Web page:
Then in November, Gonzalez broke his silence, telling a newspaper reporter a gruesome story: He stabbed the boy to death, dismembered him in the bathtub, put his remains in plastic grocery bags and dumped them in trash bins around the city.
The account baffled prosecutors, police and Gonzalez's lawyer — all of whom have said there was no evidence found in his apartment to corroborate his story.
The alleged confession also stunned Gonzalez's ex-girlfriend, Daisy Colon, who had spent more than three agonizing months pleading for word of her son.
"It's lies," Colon said recently. "Why would you deny having your son, then, after all this time, why would you come out and say something like that? He wants the attention. He wants people to stop looking for Giovanni, and that's not going to happen."
Police and prosecutors in this Boston suburb declined repeated requests for comment from The Associated Press. They have not said publicly whether they believe Gonzalez's account, whether they think the child is dead or alive, or why the father would have confessed to such a deed. The 36-year-old meatpacker has not been charged with killing his son.
In the interview with The Boston Globe, Gonzalez said that during a visit to his apartment Aug. 15-17, his son misbehaved by spitting, throwing bottles, ripping a bedsheet and jabbing him in the back with a pen.
On Sunday, the day Giovanni was supposed to go back to his mother, Gonzalez said, the boy was yelling when Gonzalez picked up a kitchen knife and stabbed the child.
"It happened fast," he told the Globe. "I was upset. It happened in a moment."
Gonzalez told the reporter he loved his son and regretted killing him.
Gonzalez's lawyer, Lawrence McGuire, said no evidence taken during police searches of Gonzalez's apartment backs up his story. "I would say the district attorney is skeptical," McGuire told The Daily Item of Lynn. McGuire did not return calls from the AP.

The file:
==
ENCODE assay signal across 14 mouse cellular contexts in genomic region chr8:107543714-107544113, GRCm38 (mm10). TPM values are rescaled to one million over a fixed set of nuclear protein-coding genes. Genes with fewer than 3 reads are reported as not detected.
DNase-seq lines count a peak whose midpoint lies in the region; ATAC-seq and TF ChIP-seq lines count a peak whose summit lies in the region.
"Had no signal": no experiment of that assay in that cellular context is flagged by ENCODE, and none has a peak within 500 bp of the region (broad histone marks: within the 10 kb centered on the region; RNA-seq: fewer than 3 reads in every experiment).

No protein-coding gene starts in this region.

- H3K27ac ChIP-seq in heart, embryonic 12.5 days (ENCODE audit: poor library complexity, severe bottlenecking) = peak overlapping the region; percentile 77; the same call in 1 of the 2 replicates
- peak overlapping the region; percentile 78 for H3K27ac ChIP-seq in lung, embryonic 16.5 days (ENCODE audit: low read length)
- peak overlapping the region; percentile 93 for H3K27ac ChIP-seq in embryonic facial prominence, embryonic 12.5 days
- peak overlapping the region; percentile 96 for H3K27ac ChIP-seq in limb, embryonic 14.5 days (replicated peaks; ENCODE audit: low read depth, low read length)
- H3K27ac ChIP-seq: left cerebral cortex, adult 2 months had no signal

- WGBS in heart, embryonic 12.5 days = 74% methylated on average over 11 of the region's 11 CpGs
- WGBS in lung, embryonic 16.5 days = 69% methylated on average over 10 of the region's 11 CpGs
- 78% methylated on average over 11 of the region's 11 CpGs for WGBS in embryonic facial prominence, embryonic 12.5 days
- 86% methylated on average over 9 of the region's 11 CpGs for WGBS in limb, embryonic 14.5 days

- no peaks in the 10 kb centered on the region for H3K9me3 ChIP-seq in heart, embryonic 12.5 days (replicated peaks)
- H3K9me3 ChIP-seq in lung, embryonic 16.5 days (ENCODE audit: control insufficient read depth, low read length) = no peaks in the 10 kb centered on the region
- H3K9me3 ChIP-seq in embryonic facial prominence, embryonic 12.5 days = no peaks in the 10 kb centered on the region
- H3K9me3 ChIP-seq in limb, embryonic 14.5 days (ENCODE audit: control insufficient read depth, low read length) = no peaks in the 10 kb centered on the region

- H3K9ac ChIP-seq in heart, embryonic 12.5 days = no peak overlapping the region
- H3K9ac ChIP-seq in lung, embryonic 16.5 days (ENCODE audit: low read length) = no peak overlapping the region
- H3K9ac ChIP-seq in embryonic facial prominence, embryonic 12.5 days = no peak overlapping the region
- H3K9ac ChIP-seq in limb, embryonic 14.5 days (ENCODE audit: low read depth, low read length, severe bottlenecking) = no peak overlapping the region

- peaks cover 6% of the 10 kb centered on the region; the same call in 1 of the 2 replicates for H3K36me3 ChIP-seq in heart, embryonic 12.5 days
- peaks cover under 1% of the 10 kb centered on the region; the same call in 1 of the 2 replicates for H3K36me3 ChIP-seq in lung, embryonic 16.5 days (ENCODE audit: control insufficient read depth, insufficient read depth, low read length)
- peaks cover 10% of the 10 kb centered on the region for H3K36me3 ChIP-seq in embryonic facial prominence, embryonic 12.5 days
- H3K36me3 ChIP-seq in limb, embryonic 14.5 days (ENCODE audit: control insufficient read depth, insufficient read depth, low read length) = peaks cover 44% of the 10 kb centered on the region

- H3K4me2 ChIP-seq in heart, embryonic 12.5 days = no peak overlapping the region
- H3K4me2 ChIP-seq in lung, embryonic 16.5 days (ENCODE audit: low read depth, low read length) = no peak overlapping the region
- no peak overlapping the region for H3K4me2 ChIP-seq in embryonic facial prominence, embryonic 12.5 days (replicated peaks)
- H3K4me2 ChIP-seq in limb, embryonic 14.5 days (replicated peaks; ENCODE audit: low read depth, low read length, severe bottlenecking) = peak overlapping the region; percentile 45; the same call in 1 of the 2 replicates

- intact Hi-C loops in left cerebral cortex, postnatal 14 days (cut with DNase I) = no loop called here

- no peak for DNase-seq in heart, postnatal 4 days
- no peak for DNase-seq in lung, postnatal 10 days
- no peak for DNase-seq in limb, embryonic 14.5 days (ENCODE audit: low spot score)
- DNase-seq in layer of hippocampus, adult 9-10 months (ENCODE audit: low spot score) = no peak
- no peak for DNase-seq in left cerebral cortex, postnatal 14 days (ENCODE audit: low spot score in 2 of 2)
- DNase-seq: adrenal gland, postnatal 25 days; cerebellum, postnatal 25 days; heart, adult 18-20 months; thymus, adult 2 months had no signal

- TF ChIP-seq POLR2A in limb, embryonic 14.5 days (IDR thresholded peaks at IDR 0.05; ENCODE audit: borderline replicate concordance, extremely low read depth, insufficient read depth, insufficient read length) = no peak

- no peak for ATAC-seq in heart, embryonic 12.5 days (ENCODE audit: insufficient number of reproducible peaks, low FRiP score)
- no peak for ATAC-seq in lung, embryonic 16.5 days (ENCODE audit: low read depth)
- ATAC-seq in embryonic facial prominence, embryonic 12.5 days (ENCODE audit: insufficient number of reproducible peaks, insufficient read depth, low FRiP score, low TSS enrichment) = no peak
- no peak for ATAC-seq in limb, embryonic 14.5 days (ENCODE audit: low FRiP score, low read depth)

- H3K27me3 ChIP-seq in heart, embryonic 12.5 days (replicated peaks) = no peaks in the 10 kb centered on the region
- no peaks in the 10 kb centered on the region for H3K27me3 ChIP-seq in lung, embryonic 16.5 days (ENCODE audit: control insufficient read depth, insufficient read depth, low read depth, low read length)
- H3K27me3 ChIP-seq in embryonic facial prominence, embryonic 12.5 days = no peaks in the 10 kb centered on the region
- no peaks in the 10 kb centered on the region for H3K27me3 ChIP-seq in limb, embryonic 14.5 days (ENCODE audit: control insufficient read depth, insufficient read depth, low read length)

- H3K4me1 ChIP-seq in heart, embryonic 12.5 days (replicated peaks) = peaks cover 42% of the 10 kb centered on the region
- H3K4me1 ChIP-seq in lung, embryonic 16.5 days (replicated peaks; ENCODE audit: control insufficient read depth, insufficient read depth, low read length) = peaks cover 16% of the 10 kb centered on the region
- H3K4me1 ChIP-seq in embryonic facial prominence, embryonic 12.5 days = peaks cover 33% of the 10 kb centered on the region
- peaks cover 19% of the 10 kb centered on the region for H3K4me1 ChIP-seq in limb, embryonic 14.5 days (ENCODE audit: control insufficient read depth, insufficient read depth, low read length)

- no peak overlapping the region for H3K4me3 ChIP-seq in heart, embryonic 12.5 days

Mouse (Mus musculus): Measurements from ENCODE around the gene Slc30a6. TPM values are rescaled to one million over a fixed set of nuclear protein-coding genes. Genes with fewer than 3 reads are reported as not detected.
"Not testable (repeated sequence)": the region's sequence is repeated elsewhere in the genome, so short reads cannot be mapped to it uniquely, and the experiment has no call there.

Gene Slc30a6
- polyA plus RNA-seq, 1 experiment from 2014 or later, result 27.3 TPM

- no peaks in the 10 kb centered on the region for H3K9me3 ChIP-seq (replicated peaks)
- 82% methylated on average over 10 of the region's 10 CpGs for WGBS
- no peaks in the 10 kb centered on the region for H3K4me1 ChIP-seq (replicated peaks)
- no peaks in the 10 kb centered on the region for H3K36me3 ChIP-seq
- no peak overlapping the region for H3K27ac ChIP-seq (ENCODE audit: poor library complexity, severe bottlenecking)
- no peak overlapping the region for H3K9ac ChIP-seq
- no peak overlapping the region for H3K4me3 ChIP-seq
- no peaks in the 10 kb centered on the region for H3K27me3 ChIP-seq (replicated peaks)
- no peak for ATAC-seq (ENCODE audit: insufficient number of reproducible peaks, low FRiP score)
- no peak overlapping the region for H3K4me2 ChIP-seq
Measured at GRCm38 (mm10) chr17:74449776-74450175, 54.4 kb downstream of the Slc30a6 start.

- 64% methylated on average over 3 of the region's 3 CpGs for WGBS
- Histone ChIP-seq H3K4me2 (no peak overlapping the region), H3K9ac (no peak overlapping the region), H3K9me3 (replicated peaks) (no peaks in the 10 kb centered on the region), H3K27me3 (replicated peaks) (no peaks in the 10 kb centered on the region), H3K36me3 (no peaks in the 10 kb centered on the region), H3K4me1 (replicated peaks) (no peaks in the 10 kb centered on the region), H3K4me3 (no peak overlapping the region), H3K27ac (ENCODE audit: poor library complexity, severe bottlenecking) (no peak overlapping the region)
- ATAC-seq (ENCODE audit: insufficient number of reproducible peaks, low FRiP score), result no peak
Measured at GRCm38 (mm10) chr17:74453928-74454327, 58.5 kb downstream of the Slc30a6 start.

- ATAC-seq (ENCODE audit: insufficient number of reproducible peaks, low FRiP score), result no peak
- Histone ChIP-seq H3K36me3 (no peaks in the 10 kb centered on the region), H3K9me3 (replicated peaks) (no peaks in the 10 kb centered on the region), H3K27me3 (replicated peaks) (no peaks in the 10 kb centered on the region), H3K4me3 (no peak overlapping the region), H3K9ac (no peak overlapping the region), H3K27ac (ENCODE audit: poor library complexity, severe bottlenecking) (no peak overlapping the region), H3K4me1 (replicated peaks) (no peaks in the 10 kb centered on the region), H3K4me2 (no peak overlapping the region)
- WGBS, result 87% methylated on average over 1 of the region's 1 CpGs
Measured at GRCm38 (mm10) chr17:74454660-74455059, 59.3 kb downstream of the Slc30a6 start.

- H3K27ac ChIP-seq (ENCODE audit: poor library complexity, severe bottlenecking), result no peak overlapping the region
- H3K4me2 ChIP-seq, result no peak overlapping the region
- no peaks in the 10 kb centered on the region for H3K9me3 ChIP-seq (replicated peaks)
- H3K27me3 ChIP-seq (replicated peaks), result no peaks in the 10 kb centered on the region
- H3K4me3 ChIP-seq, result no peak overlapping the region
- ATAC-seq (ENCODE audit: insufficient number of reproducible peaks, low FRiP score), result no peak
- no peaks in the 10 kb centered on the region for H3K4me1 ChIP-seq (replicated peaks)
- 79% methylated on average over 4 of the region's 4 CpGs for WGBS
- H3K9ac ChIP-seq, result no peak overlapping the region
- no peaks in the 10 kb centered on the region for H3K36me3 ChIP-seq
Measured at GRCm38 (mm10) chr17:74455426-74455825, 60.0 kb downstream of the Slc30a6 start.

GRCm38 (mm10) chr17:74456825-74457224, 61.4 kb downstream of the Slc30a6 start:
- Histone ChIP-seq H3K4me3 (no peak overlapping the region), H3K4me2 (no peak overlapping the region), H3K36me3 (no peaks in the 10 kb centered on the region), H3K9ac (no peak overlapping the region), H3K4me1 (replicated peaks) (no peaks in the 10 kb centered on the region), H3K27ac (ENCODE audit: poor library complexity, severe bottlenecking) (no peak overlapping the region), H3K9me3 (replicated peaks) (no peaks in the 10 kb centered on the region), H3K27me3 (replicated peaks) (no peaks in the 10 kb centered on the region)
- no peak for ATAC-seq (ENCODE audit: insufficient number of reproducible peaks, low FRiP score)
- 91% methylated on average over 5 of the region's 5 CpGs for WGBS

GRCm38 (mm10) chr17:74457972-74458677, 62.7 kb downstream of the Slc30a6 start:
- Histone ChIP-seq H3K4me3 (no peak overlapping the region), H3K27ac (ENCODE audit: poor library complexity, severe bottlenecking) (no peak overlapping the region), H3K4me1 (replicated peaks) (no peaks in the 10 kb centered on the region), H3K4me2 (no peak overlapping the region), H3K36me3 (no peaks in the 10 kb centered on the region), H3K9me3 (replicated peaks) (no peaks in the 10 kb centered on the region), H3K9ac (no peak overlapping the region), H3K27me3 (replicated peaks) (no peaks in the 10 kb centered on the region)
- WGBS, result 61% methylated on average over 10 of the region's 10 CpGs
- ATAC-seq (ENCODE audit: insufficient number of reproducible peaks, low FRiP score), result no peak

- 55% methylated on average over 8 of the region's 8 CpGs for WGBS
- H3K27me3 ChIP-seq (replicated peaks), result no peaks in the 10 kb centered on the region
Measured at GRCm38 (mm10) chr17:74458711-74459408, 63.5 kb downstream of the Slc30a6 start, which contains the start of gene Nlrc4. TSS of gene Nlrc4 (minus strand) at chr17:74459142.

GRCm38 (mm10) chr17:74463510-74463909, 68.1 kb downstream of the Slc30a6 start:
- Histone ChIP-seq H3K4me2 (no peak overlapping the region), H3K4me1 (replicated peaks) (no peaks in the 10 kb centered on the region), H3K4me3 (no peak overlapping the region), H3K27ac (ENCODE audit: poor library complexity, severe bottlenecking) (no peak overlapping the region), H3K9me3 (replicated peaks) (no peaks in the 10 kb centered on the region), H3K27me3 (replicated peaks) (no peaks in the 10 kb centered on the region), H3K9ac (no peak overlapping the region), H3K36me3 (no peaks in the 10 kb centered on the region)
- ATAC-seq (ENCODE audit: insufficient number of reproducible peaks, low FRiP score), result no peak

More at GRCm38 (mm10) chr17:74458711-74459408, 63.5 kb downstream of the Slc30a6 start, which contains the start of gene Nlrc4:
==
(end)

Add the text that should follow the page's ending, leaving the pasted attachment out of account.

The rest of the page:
Some forensic experts said Gonzalez could have killed and dismembered his son the way he described, then used bleach or another strong cleaning agent to remove the blood. But others said it is highly unlikely he could have killed his son in such a ghastly way without leaving any trace.
"If someone shed blood and they cleaned it up, you can still find it," said Gary Rini, a former police officer and crime-scene investigator who is now a consultant in Cleveland. "The only way you are not going to find it is if they remove the surface upon which the blood was shed — period." In this case, that would require removing the kitchen floor and the bathtub.
Steve O'Connell, a spokesman for the district attorney, would not say what kind of testing police did for blood in Gonzalez's apartment or whether any new tests were done after Gonzalez gave his account from jail, where he was being held on child endangerment charges.
Two weeks after Gonzalez's alleged confession, he was charged with parental kidnapping and misleading police. The misleading-police charge was based not on what he told the reporter, but on his initial insistence that he had not seen his son the weekend he disappeared.
Colon said she and Gonzalez lived together until Giovanni was 2. She said she ended their relationship after Gonzalez swung a chair at her, hitting a cabinet behind her. While they were together, Gonzalez helped take care of Giovanni and never hurt him, she said.
After the couple split up, Gonzalez petitioned a court for visitation rights, and the boy began spending weekends last summer with his father.
After the first two visits, Giovanni chattered happily about how he and his father had gone to the park, colored and watched movies together, his mother said.
On Friday, Aug. 15, Colon dropped Giovanni off again. Witnesses said they saw the boy on Saturday, kicking a ball with his father, then accompanying his father to an appointment with a therapist. But when Colon went to pick up Giovanni on Sunday afternoon, no one answered the door. The next day, police arrested Gonzalez.
Police found blood on a mop in the apartment and said Gonzalez had a cut and bandaged finger he would not explain. But authorities later said the blood was the father's, not his son's.
Colon pleaded for Giovanni's safe return on television and on the Internet. The National Center for Missing & Exploited Children put up thousands of posters. The case was also featured on "America's Most Wanted."
The 33-year-old mother said she firmly believes her son is still alive and thinks someone is helping Gonzalez hide him, maybe to punish her for ending their relationship.
"Whoever has him, just leave him at the police station or leave him somewhere where he can just say his name," Colon said. "I don't even need to know who it is. I just want my son back."